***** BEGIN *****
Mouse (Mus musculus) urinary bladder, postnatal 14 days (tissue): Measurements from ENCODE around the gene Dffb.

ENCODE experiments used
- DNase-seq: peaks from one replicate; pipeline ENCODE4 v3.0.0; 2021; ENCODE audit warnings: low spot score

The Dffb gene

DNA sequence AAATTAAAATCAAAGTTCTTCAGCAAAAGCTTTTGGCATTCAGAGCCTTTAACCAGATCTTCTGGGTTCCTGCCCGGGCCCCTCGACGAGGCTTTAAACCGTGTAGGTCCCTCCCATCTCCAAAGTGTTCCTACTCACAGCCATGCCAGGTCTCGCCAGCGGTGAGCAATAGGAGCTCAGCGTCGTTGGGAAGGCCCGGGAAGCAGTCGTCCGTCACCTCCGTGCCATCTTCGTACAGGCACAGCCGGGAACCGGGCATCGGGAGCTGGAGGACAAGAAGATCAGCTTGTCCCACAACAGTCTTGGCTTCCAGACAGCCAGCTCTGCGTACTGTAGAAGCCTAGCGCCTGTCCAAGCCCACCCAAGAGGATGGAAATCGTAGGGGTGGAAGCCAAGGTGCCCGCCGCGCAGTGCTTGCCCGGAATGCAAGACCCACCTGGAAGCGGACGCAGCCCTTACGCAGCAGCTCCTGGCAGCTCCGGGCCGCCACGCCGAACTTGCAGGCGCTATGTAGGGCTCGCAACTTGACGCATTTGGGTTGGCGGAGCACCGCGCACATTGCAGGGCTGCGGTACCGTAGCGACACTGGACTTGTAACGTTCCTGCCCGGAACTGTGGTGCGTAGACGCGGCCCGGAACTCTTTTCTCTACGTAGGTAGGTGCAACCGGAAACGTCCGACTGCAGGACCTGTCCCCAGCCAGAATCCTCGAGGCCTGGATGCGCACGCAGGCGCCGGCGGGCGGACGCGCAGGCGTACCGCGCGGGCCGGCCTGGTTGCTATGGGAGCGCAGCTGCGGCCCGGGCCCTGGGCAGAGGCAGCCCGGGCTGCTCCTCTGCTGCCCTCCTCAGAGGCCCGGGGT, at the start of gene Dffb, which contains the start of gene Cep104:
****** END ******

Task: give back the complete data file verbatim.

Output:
Mouse (Mus musculus) urinary bladder, postnatal 14 days (tissue): Measurements from ENCODE around the gene Dffb.

ENCODE experiments used
- DNase-seq: peaks from one replicate; pipeline ENCODE4 v3.0.0; 2021; ENCODE audit warnings: low spot score

The Dffb gene

DNA sequence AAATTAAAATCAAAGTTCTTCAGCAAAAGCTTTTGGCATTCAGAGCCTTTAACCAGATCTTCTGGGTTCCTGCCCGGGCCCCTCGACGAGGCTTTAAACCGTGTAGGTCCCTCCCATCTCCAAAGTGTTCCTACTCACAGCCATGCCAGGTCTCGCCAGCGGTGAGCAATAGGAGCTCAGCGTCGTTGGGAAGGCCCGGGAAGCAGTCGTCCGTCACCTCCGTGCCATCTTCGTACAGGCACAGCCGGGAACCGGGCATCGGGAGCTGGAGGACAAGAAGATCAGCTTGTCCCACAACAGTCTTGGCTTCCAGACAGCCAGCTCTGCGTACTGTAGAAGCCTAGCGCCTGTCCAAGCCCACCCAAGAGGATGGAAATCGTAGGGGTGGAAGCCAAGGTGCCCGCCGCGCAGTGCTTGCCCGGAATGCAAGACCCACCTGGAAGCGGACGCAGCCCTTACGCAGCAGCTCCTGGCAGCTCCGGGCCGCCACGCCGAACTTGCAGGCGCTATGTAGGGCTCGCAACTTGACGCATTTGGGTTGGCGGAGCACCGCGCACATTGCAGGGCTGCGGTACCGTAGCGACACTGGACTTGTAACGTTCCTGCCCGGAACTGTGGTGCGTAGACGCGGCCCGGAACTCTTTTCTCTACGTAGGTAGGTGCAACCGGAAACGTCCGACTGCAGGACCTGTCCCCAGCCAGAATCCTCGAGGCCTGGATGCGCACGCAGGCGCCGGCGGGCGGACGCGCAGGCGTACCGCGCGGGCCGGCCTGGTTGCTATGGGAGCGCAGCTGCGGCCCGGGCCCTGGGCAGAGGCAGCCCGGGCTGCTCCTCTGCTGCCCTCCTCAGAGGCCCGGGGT, at the start of gene Dffb, which contains the start of gene Cep104: